OK, so, maybe we should give him credit for four; Trubisky is entering a training-camp battle for the starting job with Nick Foles this summer. His Pro Bowl berth feels like ancient history.

According to Casserly, Roquan Smith has been Pace's best pick so far.

"He is the complete package as a linebacker," Casserly wrote of Smith, "who has the speed to cover sideline to sideline, excelling vs. the run."

Cody Whitehair checked-in as Pace's best value pick after selecting the team's starting center in the second round of the 2016 draft. 

As for how Pace conducts draft weekend?

"There seems to be a very close working relationship between Pace and head coach Matt Nagy," wrote Casserly. "It is a collaborative effort between those two, as well as other scouts and coaches -- all must agree on how the player's skill set fits into the scheme. The organization believes in being aggressive to acquire players, including when they traded draft picks for Khalil Mack, traded up for safety Eddie Jackson and back for OL Cody Whitehair. Those were all good trades for the Bears."

Pace has some ammunition to make a move up the board in the 2020 NFL draft if he so chooses. Armed with two second-round picks (No.s 43 and 50 overall), he'll have the ability to move into the back-half of the first round if a must-have player slides further than expected. This year's virtual draft environment may make trades tougher to execute, but there's no doubt Pace will be active in an attempt to slide up or down the board.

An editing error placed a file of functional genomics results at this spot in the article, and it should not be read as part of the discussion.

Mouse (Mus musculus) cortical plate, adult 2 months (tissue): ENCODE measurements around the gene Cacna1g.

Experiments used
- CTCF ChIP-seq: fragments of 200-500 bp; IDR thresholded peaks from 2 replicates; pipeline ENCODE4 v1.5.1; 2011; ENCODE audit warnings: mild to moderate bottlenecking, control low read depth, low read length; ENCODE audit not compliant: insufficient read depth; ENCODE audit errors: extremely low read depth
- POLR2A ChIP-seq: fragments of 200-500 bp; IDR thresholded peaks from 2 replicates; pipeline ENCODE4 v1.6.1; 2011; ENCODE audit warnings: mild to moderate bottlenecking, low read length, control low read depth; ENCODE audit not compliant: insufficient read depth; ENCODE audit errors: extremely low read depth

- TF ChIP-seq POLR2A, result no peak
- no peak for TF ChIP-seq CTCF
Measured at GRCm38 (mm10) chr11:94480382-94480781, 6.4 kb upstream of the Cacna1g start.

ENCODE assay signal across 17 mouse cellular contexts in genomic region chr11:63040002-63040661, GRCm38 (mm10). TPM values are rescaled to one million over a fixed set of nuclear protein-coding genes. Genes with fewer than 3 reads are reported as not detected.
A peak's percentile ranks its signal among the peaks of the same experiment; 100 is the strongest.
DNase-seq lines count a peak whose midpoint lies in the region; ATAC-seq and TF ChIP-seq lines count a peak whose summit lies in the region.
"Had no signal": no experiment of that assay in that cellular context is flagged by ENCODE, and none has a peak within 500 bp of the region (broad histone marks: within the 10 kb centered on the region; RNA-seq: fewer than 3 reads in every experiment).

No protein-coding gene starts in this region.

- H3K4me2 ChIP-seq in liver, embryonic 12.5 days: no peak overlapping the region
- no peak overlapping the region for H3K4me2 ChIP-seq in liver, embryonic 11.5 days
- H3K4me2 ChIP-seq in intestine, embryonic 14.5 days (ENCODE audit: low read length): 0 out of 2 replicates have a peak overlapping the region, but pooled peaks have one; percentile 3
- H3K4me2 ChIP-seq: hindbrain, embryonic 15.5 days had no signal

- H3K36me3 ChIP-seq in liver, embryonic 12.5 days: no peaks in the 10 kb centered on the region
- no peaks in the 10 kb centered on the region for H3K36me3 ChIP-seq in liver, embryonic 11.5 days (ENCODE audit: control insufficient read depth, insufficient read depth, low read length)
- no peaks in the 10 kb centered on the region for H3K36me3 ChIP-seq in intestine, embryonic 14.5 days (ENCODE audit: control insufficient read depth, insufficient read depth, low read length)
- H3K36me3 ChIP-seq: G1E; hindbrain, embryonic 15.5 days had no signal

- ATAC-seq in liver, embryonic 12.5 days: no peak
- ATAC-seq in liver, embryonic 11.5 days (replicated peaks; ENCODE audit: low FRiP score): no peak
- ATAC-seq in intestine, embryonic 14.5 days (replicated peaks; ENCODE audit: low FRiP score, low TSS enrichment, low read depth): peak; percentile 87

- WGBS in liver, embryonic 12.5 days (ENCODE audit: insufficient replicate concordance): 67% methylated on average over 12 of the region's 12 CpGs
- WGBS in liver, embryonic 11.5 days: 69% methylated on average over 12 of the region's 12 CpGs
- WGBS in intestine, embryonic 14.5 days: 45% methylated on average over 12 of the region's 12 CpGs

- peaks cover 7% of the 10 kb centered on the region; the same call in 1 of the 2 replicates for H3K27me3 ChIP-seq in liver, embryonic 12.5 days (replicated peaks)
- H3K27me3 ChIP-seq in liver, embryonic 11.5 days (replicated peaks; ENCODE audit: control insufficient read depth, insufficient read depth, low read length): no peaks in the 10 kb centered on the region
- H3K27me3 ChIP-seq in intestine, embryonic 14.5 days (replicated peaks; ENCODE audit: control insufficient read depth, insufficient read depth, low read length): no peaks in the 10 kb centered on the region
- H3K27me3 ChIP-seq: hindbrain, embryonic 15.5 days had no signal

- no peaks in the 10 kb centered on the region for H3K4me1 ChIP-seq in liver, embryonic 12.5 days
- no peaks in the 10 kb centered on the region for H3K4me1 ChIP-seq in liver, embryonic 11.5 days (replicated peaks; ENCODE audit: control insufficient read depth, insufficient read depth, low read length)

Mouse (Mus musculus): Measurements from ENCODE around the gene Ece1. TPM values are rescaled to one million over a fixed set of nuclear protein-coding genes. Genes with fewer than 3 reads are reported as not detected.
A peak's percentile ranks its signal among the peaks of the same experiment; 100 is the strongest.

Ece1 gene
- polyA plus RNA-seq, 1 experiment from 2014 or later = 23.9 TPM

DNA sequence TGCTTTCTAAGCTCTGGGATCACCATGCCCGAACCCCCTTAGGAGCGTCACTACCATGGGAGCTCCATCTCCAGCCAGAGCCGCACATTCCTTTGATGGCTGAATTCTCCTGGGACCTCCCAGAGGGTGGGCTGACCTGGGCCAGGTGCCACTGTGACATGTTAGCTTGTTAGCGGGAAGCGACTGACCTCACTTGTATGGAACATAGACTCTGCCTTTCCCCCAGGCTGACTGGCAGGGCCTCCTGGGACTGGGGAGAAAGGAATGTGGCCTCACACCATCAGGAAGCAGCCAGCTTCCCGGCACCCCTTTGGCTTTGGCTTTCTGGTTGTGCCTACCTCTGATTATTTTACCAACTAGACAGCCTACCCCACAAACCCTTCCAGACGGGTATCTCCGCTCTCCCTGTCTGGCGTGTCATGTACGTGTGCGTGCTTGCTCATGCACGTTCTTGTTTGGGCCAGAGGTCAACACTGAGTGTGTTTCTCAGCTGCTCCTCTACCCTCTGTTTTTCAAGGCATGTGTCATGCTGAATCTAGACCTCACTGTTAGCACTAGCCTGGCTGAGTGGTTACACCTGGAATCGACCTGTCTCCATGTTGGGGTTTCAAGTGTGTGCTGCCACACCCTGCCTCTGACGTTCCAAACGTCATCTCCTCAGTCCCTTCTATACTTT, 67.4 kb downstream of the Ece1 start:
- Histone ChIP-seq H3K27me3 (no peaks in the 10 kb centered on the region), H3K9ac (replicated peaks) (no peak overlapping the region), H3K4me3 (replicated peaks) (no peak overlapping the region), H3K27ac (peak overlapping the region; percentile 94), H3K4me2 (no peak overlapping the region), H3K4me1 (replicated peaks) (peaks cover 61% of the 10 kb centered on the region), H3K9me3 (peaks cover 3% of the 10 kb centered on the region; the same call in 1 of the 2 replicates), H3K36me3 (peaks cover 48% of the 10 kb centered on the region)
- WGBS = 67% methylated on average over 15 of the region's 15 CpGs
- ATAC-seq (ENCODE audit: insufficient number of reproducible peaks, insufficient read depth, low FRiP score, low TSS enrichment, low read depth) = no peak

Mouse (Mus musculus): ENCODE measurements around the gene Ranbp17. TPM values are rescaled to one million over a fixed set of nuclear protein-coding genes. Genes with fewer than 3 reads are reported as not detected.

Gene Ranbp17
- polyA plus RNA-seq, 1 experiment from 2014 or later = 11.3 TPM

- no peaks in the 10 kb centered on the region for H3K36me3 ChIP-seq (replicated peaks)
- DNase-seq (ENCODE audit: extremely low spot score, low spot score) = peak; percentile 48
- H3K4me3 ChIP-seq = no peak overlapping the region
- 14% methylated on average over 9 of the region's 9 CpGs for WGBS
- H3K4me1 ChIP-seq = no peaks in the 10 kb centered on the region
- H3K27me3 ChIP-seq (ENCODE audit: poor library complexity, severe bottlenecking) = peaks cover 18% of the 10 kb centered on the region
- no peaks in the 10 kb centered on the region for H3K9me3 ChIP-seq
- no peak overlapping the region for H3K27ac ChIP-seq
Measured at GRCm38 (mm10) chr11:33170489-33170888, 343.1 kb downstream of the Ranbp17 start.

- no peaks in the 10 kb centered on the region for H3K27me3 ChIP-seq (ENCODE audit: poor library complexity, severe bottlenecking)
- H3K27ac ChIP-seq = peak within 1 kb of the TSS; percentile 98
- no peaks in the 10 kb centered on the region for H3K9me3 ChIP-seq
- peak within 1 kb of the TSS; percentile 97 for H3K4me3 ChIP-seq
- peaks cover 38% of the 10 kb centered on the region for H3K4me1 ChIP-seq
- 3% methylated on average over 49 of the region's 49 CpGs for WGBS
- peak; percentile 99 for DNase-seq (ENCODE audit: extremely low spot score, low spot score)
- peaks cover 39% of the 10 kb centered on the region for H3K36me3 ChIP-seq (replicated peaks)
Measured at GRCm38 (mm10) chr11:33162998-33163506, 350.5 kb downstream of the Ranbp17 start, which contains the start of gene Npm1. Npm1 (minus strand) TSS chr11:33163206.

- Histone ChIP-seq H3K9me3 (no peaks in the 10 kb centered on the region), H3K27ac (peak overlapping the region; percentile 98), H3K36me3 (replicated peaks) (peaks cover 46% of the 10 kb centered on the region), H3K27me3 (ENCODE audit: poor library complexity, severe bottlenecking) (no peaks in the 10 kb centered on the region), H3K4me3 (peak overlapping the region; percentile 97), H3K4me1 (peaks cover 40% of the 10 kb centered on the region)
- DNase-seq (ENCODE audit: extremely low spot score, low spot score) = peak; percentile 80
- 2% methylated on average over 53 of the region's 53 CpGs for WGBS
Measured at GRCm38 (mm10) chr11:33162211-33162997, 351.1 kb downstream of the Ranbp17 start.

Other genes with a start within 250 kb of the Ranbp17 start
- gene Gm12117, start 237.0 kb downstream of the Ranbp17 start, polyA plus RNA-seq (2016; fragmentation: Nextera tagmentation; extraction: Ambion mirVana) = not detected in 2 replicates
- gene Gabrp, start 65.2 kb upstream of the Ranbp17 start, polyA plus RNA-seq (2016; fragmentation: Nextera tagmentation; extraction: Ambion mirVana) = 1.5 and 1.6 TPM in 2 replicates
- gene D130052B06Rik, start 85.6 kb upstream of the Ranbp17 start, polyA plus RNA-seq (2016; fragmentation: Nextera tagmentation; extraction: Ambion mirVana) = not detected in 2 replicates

NFL teams seriously concerned about tech safety for virtual 2020 NFL draft

NFL teams seriously concerned about tech safety for virtual 2020 NFL draft

The NFL Draft is going "fully virtual" this year, which means the Bears won't get to witness the firepower of their fully armed and operational battle station. 

And because the NFL is ultimately a league run by dads, concerns about technology use are HIGH:

The article goes on to quote several people within the organization, including head coach John Harbaugh/your dad:

"It's a big concern," Harbaugh said during the Ravens' pre-draft news conference. "Hopefully we'll be okay. I really wouldn't want the opposing coaches to have our playbook or our draft meetings. That would be preferable, if we can stay away from that."

Everything is awful right now, but the idea of John Harbaugh going Full Dad (never go Full Dad) with his newest draft picks is undeniably less awful than most things. Kenneth Murray's going to have to confirm that it's really him three different ways. Jonathan Taylor's going to get three digits into sending his phone number to the team before Harbaugh sends an all-caps email forcing him to stop. Michael Pittman Jr.'s explanation of TikTok will be pointless. 

NFL front offices have spent decades trying to outsmart and outposition each other, and that's all going to be worthless because they have to log on to the internet on their own. It's going to be great.

RELATED: Bears won't get to use state-of-the-art draft room this year